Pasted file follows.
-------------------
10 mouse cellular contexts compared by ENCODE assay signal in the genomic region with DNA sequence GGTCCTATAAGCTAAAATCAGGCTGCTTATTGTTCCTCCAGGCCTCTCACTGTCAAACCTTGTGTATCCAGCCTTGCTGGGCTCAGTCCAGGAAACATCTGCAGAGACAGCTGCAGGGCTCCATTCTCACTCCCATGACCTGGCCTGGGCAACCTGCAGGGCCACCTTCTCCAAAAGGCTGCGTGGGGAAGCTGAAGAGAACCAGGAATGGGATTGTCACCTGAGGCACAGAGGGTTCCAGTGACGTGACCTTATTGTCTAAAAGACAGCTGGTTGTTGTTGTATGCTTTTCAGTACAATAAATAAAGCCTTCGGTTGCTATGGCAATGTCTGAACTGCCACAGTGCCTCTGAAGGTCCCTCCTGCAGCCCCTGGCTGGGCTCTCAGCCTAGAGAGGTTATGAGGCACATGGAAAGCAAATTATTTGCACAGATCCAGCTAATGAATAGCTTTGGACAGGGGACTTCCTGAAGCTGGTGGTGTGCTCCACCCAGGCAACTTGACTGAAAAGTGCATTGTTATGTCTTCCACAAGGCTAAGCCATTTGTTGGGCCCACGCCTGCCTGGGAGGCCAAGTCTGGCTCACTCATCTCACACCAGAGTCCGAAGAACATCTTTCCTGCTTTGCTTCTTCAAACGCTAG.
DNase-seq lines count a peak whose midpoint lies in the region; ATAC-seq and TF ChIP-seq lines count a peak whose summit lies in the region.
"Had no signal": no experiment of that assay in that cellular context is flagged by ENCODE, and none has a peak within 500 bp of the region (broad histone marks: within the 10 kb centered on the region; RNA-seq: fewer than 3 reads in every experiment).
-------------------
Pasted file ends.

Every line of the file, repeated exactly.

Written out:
10 mouse cellular contexts compared by ENCODE assay signal in the genomic region with DNA sequence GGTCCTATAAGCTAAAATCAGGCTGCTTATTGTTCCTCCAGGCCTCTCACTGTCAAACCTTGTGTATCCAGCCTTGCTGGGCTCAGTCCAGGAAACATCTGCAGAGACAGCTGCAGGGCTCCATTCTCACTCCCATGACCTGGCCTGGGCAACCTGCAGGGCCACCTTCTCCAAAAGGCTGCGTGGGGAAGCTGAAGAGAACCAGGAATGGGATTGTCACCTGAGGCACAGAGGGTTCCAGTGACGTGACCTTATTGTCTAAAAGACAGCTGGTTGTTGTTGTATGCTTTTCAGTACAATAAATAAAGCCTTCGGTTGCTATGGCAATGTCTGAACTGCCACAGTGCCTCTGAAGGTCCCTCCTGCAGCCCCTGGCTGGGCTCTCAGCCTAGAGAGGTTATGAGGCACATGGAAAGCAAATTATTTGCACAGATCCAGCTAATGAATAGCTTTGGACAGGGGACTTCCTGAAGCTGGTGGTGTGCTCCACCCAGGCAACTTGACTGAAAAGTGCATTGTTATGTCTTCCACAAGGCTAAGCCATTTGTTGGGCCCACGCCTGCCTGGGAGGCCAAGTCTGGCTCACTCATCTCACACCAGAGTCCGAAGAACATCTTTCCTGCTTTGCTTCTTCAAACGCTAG.
DNase-seq lines count a peak whose midpoint lies in the region; ATAC-seq and TF ChIP-seq lines count a peak whose summit lies in the region.
"Had no signal": no experiment of that assay in that cellular context is flagged by ENCODE, and none has a peak within 500 bp of the region (broad histone marks: within the 10 kb centered on the region; RNA-seq: fewer than 3 reads in every experiment).